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Beny Zlochisty, A Beloved Leader Among Mexico’s Jews, Dies At 58

(JTA) — The grandson of Russian Jewish immigrants to Mexico, Beny Zlochisty dedicated his whole life to his country’s Jewish community affairs and its bonds with Israel.

When he died July 11 of COVID-19 at 58, the 12th Jewish victim of the disease in Mexico, condolence notes poured in from the many people his advocacy efforts had touched.

“We join the mourning of a dear friend,” Zvi Tal, Israel’s ambassador to Mexico, said in a statement.

In his youth, Zlochisty was a member of the Beitar youth movement and later became a leader of Ein Haneurim, a Zionist movement that operated in the 1980s. He also represented Mexico at the World Zionist Congress in Israel.

Later, he participated in efforts to help Jews in the Soviet Union and led trips to Holocaust sites in Europe through March of the Living.

Most recently, he helmed the Mexican Zionist Council, which brings together all the Zionist organizations in the country to promote friendship and cooperation between the Latin American nation and the Jewish state.

“He was an exemplary Zionist, dedicated to volunteering, a lover of Israel and his community,” said Mauricio Eichner, the council’s vice president. “He was a tireless fighter for peace, for the union between peoples and for fostering a good relationship among various religions.”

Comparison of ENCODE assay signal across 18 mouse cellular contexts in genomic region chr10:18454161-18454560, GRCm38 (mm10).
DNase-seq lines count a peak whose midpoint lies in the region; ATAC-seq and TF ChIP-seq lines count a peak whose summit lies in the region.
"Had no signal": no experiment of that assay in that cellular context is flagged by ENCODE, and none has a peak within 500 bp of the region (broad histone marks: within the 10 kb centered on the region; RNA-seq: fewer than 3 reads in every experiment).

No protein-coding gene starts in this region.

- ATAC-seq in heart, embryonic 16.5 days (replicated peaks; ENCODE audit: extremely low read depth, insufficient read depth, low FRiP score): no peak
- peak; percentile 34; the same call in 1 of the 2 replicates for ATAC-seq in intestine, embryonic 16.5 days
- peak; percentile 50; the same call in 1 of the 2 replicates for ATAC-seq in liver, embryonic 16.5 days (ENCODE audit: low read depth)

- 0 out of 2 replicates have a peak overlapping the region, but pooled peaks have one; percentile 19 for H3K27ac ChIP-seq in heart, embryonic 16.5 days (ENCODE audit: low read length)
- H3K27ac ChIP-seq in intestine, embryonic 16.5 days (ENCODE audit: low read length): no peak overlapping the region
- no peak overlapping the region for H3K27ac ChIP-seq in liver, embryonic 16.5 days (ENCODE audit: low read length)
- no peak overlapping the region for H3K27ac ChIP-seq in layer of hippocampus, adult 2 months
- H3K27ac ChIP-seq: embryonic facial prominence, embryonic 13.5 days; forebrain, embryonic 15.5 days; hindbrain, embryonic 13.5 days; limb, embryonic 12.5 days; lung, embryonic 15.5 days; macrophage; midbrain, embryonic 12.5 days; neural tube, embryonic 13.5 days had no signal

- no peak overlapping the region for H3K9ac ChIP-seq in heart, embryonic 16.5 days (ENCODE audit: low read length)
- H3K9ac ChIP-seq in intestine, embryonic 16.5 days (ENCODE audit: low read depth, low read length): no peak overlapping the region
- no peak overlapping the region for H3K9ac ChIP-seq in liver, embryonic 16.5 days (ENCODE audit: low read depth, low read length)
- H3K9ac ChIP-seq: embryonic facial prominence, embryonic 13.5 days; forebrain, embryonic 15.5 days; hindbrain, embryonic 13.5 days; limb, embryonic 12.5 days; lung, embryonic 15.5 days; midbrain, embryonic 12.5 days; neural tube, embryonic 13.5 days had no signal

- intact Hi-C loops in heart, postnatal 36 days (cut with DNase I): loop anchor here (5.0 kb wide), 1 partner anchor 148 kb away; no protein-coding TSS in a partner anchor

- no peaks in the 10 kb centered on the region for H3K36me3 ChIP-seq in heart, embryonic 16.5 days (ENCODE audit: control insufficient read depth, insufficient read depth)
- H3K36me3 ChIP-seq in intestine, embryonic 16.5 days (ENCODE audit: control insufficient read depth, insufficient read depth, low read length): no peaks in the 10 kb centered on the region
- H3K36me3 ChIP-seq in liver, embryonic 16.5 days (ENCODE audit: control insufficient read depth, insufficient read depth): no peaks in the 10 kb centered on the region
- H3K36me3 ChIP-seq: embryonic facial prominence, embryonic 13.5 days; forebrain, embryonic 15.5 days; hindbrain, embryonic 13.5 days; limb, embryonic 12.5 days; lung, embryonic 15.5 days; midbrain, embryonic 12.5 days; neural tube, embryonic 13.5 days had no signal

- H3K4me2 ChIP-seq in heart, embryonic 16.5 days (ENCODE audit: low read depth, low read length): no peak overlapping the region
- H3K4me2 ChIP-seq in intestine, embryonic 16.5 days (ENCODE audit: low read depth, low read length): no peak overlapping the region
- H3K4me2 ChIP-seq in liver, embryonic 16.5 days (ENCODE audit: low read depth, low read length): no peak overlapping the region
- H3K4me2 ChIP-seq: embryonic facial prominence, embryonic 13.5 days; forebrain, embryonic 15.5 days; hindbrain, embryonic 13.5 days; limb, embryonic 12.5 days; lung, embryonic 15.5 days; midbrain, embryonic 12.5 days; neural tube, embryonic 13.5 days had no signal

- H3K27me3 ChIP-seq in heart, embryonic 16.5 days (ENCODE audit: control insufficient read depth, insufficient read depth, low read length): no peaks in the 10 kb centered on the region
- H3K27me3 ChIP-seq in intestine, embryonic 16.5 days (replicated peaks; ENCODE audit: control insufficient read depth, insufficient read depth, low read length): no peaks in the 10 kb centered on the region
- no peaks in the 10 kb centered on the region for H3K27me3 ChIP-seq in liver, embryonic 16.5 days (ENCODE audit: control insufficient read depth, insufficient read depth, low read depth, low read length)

Two news organizations covering Mexico’s 50,000 Jews, Enlace Judio and Diario Judio, published condolence messages and remembrances from people in Mexico and abroad. Enlace Judio also published a video tribute to Zlochisty.

A resident of Mexico City, Beny Zlochisty was active at Kehila Ashkenazi of Mexico and served as director of the Shul de Echegaray synagogue. With his wife Lety, he operated Passover retreats at Mexican beach resorts. This year’s Puerto Vallarta retreat would have marked the 20th year for their business, Hafikoman.

In addition to Lety, Zlochisky is survived by his three children, Aaron, Yael and Taly.

The post Beny Zlochisty, a beloved leader among Mexico’s Jews, dies at 58 appeared first on Jewish Telegraphic Agency.

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